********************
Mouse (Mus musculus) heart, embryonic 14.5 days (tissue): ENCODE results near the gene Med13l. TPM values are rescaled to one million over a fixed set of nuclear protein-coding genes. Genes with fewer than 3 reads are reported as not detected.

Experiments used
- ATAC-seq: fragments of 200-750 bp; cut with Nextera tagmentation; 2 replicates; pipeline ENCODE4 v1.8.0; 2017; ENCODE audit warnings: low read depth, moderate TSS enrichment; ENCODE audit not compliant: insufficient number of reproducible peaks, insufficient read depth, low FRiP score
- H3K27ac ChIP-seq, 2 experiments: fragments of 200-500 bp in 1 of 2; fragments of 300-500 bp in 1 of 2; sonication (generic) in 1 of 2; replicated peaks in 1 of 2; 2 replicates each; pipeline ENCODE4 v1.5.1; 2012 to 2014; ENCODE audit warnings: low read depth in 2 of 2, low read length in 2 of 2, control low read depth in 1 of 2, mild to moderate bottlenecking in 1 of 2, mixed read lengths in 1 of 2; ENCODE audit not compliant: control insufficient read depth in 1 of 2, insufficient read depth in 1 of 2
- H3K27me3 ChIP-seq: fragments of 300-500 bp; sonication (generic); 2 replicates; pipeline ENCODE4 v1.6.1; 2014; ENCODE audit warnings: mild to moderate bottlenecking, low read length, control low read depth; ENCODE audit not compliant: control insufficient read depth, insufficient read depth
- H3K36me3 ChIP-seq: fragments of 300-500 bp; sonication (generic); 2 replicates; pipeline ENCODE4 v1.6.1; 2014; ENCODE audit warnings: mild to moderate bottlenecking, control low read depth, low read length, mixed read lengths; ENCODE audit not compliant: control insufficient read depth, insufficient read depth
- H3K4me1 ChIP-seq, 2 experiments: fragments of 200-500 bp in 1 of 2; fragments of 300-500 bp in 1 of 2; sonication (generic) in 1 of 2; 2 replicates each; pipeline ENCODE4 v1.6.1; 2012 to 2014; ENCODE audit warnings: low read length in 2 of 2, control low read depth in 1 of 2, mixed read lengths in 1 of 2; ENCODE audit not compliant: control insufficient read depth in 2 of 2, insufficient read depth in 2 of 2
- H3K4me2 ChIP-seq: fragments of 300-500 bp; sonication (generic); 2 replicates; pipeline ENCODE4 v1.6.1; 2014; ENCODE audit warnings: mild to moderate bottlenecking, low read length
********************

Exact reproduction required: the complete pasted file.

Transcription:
Mouse (Mus musculus) heart, embryonic 14.5 days (tissue): ENCODE results near the gene Med13l. TPM values are rescaled to one million over a fixed set of nuclear protein-coding genes. Genes with fewer than 3 reads are reported as not detected.

Experiments used
- ATAC-seq: fragments of 200-750 bp; cut with Nextera tagmentation; 2 replicates; pipeline ENCODE4 v1.8.0; 2017; ENCODE audit warnings: low read depth, moderate TSS enrichment; ENCODE audit not compliant: insufficient number of reproducible peaks, insufficient read depth, low FRiP score
- H3K27ac ChIP-seq, 2 experiments: fragments of 200-500 bp in 1 of 2; fragments of 300-500 bp in 1 of 2; sonication (generic) in 1 of 2; replicated peaks in 1 of 2; 2 replicates each; pipeline ENCODE4 v1.5.1; 2012 to 2014; ENCODE audit warnings: low read depth in 2 of 2, low read length in 2 of 2, control low read depth in 1 of 2, mild to moderate bottlenecking in 1 of 2, mixed read lengths in 1 of 2; ENCODE audit not compliant: control insufficient read depth in 1 of 2, insufficient read depth in 1 of 2
- H3K27me3 ChIP-seq: fragments of 300-500 bp; sonication (generic); 2 replicates; pipeline ENCODE4 v1.6.1; 2014; ENCODE audit warnings: mild to moderate bottlenecking, low read length, control low read depth; ENCODE audit not compliant: control insufficient read depth, insufficient read depth
- H3K36me3 ChIP-seq: fragments of 300-500 bp; sonication (generic); 2 replicates; pipeline ENCODE4 v1.6.1; 2014; ENCODE audit warnings: mild to moderate bottlenecking, control low read depth, low read length, mixed read lengths; ENCODE audit not compliant: control insufficient read depth, insufficient read depth
- H3K4me1 ChIP-seq, 2 experiments: fragments of 200-500 bp in 1 of 2; fragments of 300-500 bp in 1 of 2; sonication (generic) in 1 of 2; 2 replicates each; pipeline ENCODE4 v1.6.1; 2012 to 2014; ENCODE audit warnings: low read length in 2 of 2, control low read depth in 1 of 2, mixed read lengths in 1 of 2; ENCODE audit not compliant: control insufficient read depth in 2 of 2, insufficient read depth in 2 of 2
- H3K4me2 ChIP-seq: fragments of 300-500 bp; sonication (generic); 2 replicates; pipeline ENCODE4 v1.6.1; 2014; ENCODE audit warnings: mild to moderate bottlenecking, low read length